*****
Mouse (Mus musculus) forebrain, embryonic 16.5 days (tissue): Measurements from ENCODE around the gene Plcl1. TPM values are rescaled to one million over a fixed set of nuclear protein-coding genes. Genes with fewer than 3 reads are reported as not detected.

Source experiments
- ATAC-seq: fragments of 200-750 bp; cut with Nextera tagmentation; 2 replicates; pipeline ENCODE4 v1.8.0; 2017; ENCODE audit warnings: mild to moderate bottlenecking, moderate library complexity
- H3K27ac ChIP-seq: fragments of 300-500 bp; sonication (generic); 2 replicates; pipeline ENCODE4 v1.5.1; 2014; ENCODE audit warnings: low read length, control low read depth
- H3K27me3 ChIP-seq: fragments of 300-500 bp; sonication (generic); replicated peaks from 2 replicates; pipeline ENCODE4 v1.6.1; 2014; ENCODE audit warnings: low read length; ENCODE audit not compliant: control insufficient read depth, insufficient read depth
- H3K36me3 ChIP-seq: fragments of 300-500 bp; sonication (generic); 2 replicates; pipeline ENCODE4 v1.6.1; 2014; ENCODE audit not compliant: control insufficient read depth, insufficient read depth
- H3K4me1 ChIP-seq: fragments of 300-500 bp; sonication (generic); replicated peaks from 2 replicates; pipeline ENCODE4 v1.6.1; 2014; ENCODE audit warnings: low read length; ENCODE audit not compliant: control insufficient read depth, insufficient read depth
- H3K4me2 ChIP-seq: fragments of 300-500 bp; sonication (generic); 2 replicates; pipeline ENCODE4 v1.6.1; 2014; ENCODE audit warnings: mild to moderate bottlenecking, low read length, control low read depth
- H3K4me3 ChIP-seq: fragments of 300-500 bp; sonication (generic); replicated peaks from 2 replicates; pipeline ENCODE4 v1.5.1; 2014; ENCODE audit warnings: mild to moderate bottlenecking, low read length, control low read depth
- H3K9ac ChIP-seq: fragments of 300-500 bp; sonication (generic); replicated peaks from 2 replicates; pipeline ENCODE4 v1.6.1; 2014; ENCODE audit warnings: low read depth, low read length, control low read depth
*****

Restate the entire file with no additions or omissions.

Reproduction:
Mouse (Mus musculus) forebrain, embryonic 16.5 days (tissue): Measurements from ENCODE around the gene Plcl1. TPM values are rescaled to one million over a fixed set of nuclear protein-coding genes. Genes with fewer than 3 reads are reported as not detected.

Source experiments
- ATAC-seq: fragments of 200-750 bp; cut with Nextera tagmentation; 2 replicates; pipeline ENCODE4 v1.8.0; 2017; ENCODE audit warnings: mild to moderate bottlenecking, moderate library complexity
- H3K27ac ChIP-seq: fragments of 300-500 bp; sonication (generic); 2 replicates; pipeline ENCODE4 v1.5.1; 2014; ENCODE audit warnings: low read length, control low read depth
- H3K27me3 ChIP-seq: fragments of 300-500 bp; sonication (generic); replicated peaks from 2 replicates; pipeline ENCODE4 v1.6.1; 2014; ENCODE audit warnings: low read length; ENCODE audit not compliant: control insufficient read depth, insufficient read depth
- H3K36me3 ChIP-seq: fragments of 300-500 bp; sonication (generic); 2 replicates; pipeline ENCODE4 v1.6.1; 2014; ENCODE audit not compliant: control insufficient read depth, insufficient read depth
- H3K4me1 ChIP-seq: fragments of 300-500 bp; sonication (generic); replicated peaks from 2 replicates; pipeline ENCODE4 v1.6.1; 2014; ENCODE audit warnings: low read length; ENCODE audit not compliant: control insufficient read depth, insufficient read depth
- H3K4me2 ChIP-seq: fragments of 300-500 bp; sonication (generic); 2 replicates; pipeline ENCODE4 v1.6.1; 2014; ENCODE audit warnings: mild to moderate bottlenecking, low read length, control low read depth
- H3K4me3 ChIP-seq: fragments of 300-500 bp; sonication (generic); replicated peaks from 2 replicates; pipeline ENCODE4 v1.5.1; 2014; ENCODE audit warnings: mild to moderate bottlenecking, low read length, control low read depth
- H3K9ac ChIP-seq: fragments of 300-500 bp; sonication (generic); replicated peaks from 2 replicates; pipeline ENCODE4 v1.6.1; 2014; ENCODE audit warnings: low read depth, low read length, control low read depth